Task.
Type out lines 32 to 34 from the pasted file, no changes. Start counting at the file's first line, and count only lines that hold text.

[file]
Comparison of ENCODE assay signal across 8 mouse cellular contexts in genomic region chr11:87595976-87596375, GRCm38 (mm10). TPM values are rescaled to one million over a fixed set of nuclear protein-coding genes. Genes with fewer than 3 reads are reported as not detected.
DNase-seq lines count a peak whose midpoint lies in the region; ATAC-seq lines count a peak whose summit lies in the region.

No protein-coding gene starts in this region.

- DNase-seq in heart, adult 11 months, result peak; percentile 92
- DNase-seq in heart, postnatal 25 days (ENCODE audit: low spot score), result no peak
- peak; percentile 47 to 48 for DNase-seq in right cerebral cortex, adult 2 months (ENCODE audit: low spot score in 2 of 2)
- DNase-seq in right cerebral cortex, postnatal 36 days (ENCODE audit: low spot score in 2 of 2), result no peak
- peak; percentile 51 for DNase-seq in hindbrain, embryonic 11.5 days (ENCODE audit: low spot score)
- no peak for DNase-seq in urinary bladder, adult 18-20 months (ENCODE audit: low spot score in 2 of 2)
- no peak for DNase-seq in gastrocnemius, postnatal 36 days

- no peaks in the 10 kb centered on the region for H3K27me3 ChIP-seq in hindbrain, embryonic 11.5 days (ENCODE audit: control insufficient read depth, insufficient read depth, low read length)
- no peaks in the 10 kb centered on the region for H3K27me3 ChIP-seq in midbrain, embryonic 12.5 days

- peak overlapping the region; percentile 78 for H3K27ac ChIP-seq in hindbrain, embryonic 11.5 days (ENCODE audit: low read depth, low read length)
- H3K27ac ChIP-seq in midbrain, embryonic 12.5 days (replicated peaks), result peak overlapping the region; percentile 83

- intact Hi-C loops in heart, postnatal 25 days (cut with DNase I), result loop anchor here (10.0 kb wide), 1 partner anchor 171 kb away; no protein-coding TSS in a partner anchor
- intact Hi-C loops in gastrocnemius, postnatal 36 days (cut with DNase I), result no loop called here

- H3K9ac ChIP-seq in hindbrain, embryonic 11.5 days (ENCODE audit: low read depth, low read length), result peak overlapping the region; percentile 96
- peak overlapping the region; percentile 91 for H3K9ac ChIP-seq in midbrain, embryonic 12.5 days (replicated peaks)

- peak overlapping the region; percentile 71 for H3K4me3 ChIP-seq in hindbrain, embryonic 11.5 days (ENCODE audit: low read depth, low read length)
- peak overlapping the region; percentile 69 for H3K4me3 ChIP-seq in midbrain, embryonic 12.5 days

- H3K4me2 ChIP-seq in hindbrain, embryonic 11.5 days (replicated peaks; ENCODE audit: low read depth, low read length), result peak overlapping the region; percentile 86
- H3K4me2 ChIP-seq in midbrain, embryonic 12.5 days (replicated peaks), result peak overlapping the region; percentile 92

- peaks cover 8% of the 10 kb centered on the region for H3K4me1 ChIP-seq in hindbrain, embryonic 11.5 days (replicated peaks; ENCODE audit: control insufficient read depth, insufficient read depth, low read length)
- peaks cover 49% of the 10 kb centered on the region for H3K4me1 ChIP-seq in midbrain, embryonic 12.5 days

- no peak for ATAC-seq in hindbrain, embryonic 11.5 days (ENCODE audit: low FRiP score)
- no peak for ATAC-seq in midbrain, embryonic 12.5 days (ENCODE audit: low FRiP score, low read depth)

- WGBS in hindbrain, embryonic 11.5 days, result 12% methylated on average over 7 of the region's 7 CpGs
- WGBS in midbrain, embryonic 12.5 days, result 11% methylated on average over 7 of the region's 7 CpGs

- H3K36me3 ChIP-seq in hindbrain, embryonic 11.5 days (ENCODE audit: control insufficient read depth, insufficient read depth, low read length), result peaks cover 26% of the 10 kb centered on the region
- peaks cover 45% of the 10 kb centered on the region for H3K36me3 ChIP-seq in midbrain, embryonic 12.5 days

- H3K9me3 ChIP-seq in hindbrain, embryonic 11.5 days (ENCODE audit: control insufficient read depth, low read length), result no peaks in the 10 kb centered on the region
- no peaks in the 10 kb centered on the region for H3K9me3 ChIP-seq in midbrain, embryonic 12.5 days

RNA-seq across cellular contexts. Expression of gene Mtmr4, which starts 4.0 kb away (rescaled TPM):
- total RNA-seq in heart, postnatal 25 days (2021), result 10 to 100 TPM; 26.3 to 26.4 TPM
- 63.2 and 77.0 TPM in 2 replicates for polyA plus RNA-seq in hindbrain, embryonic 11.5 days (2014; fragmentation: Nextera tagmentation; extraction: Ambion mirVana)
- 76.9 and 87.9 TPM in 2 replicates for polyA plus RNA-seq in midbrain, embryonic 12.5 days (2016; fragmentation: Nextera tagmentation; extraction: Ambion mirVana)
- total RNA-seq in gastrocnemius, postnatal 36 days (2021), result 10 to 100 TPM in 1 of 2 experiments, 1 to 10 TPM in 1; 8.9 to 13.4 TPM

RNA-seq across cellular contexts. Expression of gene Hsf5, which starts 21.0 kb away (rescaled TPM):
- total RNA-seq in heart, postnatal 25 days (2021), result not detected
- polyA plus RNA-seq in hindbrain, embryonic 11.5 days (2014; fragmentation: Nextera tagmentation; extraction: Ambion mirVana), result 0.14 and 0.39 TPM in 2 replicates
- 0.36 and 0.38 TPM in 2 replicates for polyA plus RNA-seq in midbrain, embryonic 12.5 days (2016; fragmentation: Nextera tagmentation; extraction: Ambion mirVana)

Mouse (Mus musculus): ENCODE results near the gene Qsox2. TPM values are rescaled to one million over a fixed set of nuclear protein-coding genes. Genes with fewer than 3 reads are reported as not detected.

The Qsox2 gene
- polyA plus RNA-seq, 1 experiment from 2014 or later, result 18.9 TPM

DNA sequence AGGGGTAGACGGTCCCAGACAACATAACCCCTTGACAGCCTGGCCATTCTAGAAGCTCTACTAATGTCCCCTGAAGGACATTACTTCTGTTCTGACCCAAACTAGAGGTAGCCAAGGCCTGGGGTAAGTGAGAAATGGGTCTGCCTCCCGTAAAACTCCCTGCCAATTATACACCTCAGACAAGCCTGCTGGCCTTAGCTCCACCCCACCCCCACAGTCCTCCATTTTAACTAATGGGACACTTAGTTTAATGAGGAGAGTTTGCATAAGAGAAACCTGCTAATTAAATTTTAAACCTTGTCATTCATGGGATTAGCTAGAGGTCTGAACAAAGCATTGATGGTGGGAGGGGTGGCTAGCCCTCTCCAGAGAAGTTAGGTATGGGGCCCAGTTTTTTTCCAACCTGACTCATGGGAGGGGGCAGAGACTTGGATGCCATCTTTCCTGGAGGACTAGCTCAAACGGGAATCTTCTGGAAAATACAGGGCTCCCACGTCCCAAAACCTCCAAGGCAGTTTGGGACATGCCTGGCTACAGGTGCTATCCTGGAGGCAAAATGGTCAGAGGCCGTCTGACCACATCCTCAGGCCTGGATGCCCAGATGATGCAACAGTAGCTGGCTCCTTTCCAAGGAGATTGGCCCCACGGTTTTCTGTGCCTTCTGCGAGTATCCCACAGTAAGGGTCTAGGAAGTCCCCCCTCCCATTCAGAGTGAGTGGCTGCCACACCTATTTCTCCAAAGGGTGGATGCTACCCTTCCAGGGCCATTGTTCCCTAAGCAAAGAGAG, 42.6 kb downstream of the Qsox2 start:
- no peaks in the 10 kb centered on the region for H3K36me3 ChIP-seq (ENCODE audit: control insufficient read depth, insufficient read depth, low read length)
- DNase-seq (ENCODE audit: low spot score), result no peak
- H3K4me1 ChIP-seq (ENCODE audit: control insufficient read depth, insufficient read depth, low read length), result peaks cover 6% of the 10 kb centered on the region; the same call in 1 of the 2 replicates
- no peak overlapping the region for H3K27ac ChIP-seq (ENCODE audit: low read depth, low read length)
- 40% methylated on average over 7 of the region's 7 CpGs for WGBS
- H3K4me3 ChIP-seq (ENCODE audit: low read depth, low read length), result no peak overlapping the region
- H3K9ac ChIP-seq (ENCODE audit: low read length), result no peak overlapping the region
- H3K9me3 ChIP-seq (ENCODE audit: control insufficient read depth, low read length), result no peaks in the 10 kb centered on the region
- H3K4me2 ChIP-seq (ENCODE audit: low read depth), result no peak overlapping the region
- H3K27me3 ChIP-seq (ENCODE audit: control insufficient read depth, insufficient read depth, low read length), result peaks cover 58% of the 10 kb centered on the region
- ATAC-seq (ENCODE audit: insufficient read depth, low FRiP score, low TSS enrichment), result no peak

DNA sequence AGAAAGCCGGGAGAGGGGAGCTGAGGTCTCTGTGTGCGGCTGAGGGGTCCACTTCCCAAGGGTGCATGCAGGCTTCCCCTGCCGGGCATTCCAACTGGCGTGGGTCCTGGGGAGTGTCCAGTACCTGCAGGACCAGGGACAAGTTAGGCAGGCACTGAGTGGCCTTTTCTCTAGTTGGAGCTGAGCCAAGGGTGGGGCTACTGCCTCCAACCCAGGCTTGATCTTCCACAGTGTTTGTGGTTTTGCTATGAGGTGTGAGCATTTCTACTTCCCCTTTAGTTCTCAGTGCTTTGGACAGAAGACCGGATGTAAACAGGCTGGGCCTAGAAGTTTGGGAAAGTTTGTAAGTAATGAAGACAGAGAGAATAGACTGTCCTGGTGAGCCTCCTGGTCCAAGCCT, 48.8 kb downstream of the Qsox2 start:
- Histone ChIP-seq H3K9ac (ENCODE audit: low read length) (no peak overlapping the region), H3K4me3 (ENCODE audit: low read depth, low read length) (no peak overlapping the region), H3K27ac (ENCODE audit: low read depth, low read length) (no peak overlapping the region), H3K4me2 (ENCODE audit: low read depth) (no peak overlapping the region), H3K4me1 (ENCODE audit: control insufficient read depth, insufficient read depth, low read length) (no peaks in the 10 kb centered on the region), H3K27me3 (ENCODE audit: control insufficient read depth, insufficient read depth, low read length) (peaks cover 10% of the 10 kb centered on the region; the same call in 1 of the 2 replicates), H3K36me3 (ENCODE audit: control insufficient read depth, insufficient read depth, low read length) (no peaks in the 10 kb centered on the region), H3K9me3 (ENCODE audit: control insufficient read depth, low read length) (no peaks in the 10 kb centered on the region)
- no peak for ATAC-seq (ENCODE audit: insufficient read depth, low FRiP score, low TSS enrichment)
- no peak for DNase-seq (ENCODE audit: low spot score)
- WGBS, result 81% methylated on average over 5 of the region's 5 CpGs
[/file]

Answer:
- no peaks in the 10 kb centered on the region for H3K9me3 ChIP-seq in midbrain, embryonic 12.5 days

RNA-seq across cellular contexts. Expression of gene Mtmr4, which starts 4.0 kb away (rescaled TPM):
- total RNA-seq in heart, postnatal 25 days (2021), result 10 to 100 TPM; 26.3 to 26.4 TPM